Patients with PD commonly suffer from depression. A recent cohort study investigated the association between depression and subsequent PD diagnosis.
The link between depression and Parkinson disease (PD) has been well documented. According to the National Parkinson Foundation, it is estimated that 50% of patients diagnosed with the disease will experience some form of depression during the course of their illness.1 Unfortunately, in people “. . .with depression and Parkinson’s disease, each illness can make symptoms of the other worse. For example, people with both illnesses tend to have more movement problems and greater levels of anxiety than those who have just depression or Parkinson’s disease.”2 In a recent, large cohort study, lead author Peter NordstrÃ¶m, PhD and colleagues reported that depression is associated with an increased risk for PD.3
The researchers found 140,688 cases of depression in the Swedish population aged 50 years or older. The group was matched 1:3 with control subjects not diagnosed with depression, for a total of 562,631 participants who were followed for an average of 6.8 years. At a median of 4.5 years after enrollment, 3,260 people were diagnosed with PD: 1.1% from the group diagnosed with depression and 0.4% from the control group. “The link between depression and subsequent Parkinson’s disease appears to be strongest in the few years before the onset of motor symptoms, but depression may exist earlier.”4
Serious cases of depression increased the likelihood of PD. Those hospitalized 5 or more times for depression were 40% more likely to develop PD than those hospitalized only once. Also, hospitalized depression patients were 3.5 times more likely to develop PD than people treated for depression as outpatients.4
A subcohort of 540,811 sibling pairs was also included in the study to determine possible confounding, but siblings’ depression was not found to be significantly associated with PD risk. “If the diseases were independent of each other but caused by the same genetic or early environmental factors, then we would expect to see the two diseases group together in siblings, but that didn’t happen.”4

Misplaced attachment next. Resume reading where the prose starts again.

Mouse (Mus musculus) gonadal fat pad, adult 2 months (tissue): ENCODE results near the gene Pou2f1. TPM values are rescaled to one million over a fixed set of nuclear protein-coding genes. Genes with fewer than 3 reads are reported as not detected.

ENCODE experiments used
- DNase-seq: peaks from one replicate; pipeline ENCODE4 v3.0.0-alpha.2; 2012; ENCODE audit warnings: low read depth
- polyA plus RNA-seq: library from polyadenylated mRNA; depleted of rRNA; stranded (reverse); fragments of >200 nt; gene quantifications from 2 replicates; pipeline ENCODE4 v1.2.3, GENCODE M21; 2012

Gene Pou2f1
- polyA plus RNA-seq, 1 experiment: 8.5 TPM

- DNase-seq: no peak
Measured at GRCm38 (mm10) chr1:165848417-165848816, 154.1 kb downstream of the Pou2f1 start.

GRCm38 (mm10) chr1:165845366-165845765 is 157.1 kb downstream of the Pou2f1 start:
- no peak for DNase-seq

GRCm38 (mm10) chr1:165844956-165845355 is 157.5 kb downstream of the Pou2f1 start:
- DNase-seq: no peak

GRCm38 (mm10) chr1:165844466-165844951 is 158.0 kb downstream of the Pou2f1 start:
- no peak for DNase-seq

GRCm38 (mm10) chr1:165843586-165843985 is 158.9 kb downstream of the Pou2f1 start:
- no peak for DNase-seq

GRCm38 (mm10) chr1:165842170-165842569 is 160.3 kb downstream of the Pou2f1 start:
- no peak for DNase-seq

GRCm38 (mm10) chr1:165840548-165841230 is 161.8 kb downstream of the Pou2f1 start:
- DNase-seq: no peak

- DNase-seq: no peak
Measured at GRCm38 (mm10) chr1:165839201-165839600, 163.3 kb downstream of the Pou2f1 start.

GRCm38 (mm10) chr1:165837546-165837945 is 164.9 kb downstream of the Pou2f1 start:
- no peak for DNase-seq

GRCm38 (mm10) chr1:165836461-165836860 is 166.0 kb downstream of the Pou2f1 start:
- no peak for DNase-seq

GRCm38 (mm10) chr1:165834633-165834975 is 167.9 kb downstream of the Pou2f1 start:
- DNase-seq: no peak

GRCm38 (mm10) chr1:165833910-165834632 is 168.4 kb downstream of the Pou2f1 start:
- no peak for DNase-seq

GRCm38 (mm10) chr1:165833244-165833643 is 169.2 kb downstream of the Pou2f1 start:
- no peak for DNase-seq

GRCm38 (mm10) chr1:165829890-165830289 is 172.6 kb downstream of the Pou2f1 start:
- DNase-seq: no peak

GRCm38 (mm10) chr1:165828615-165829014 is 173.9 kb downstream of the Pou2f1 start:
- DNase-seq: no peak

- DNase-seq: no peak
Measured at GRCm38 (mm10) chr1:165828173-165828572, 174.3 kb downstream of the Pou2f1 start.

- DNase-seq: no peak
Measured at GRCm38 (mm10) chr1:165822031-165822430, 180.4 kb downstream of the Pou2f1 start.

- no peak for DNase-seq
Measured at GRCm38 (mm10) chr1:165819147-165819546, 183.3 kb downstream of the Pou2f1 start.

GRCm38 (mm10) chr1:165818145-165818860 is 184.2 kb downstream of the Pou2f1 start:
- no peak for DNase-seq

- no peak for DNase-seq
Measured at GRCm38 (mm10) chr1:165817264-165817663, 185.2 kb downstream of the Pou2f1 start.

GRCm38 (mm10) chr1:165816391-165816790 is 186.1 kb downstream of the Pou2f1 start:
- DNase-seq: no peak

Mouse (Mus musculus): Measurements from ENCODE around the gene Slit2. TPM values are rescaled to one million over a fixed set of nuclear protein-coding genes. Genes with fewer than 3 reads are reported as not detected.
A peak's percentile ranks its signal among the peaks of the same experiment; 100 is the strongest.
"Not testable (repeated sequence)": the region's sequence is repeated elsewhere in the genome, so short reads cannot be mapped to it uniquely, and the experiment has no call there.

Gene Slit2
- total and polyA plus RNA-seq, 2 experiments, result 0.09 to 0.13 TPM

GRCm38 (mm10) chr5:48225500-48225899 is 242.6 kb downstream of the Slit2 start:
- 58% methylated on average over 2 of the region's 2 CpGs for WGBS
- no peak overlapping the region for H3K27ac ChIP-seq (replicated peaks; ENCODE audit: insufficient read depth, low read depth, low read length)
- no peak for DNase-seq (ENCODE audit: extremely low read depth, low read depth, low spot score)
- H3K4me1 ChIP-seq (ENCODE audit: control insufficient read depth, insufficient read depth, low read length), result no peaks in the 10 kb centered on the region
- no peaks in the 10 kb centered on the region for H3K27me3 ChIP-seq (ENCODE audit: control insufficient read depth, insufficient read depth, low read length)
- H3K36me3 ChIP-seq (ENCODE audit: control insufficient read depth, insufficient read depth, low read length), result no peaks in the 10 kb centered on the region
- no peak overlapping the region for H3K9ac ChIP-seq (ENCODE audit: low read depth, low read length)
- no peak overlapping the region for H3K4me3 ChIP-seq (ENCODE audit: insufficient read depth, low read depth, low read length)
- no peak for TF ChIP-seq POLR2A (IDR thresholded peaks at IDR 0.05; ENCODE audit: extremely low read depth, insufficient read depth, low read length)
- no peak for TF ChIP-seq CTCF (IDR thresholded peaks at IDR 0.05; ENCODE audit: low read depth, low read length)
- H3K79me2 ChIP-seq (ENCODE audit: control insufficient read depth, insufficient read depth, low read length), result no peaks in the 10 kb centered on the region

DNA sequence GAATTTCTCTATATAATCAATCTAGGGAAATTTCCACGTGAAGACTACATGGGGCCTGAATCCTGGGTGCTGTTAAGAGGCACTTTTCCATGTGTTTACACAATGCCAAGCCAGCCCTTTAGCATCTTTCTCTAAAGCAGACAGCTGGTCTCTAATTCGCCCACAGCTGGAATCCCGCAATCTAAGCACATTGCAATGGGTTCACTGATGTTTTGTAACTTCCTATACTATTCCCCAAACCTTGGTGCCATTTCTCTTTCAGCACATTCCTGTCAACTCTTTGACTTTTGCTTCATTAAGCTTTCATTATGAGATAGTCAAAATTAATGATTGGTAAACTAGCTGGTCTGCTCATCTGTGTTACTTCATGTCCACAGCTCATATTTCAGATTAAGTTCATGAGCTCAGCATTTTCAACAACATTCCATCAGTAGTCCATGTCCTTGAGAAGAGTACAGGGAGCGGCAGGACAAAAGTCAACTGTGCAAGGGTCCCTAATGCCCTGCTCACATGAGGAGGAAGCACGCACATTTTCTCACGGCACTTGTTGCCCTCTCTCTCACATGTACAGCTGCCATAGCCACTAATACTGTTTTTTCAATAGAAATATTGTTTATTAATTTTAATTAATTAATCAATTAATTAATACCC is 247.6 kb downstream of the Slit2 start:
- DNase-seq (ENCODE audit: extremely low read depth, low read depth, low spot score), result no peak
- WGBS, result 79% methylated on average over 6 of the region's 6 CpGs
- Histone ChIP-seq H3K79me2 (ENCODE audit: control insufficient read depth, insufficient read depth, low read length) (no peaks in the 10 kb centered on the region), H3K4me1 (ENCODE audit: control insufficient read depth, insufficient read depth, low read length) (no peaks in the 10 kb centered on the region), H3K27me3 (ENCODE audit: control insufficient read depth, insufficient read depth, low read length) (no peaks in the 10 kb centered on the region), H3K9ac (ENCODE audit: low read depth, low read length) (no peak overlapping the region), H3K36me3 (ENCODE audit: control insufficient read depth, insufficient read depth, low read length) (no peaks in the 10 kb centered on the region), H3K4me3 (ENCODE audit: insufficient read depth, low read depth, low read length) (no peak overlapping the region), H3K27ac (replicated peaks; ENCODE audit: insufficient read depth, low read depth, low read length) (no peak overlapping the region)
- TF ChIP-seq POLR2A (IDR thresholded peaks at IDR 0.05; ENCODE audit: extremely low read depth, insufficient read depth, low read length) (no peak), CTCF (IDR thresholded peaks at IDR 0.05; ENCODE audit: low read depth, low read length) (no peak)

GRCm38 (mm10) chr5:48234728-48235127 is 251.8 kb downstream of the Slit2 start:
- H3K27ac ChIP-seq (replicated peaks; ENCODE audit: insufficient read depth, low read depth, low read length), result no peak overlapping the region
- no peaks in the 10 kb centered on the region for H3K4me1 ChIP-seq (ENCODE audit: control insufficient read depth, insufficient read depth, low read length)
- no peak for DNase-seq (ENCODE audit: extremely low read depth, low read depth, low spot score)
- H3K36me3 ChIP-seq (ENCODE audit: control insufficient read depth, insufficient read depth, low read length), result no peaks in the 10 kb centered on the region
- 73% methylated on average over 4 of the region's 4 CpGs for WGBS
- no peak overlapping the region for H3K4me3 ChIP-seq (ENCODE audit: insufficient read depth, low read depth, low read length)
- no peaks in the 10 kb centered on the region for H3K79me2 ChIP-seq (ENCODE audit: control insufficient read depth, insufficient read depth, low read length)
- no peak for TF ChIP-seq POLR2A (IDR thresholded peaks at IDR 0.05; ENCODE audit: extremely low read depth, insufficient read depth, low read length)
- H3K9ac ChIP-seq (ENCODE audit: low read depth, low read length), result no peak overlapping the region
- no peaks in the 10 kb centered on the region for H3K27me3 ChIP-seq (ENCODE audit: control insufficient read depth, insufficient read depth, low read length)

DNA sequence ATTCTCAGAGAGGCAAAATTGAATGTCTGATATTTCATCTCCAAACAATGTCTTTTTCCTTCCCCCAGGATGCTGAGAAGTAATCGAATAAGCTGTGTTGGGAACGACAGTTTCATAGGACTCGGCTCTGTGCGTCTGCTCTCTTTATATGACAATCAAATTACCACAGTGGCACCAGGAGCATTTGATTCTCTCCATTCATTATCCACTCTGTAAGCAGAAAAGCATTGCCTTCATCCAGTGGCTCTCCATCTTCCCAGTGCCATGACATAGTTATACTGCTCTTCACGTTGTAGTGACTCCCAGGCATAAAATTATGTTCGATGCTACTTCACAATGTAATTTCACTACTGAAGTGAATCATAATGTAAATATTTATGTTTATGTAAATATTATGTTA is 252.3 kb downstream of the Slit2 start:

Due to the timing of depression and subsequent PD diagnosis, the link between recurring depression and subsequent PD diagnosis, as well as the lack of a link between siblings’ depression and PD, it is possible that depression could be an early symptom or a risk factor of PD. “It could be that depression damages the brain, causing the increase in Parkinson’s,” Dr. Nordstrom said. “Or it could also be that very early in Parkinson’s, we are more prone to depression. It’s impossible to say.”5
1. National Parkinson Foundation. Depression. http://www.parkinson.org/Parkinson-s-Disease/Living-Well/Depression. Accessed 1 June 2015.
2. National Institutes of Health. Depression and Parkinson’s disease. http://www.nimh.nih.gov/health/publications/depression-and-parkinsons-disease/index.shtml. Accessed 1 June 2015.
3. Gustafsson H, et al. Depression and subsequent risk of Parkinson disease. Neurology. Epub ahead of print 20 May 2015.
4. Lowry F. Depression may be harbinger of Parkinson’s. Medscape Medical News. 28 May 2015. http://www.medscape.com/viewarticle/845497?src=wnl_edit_tpal&uac=240755CV#vp_2
5. Bakalar N. Depression tied to increased risk of Parkinson’s disease. Well Blog, New York Times. 20 May 2015. http://well.blogs.nytimes.com/2015/05/20/depression-tied-to-increased-risk-of-parkinsons-disease/?_r=0.
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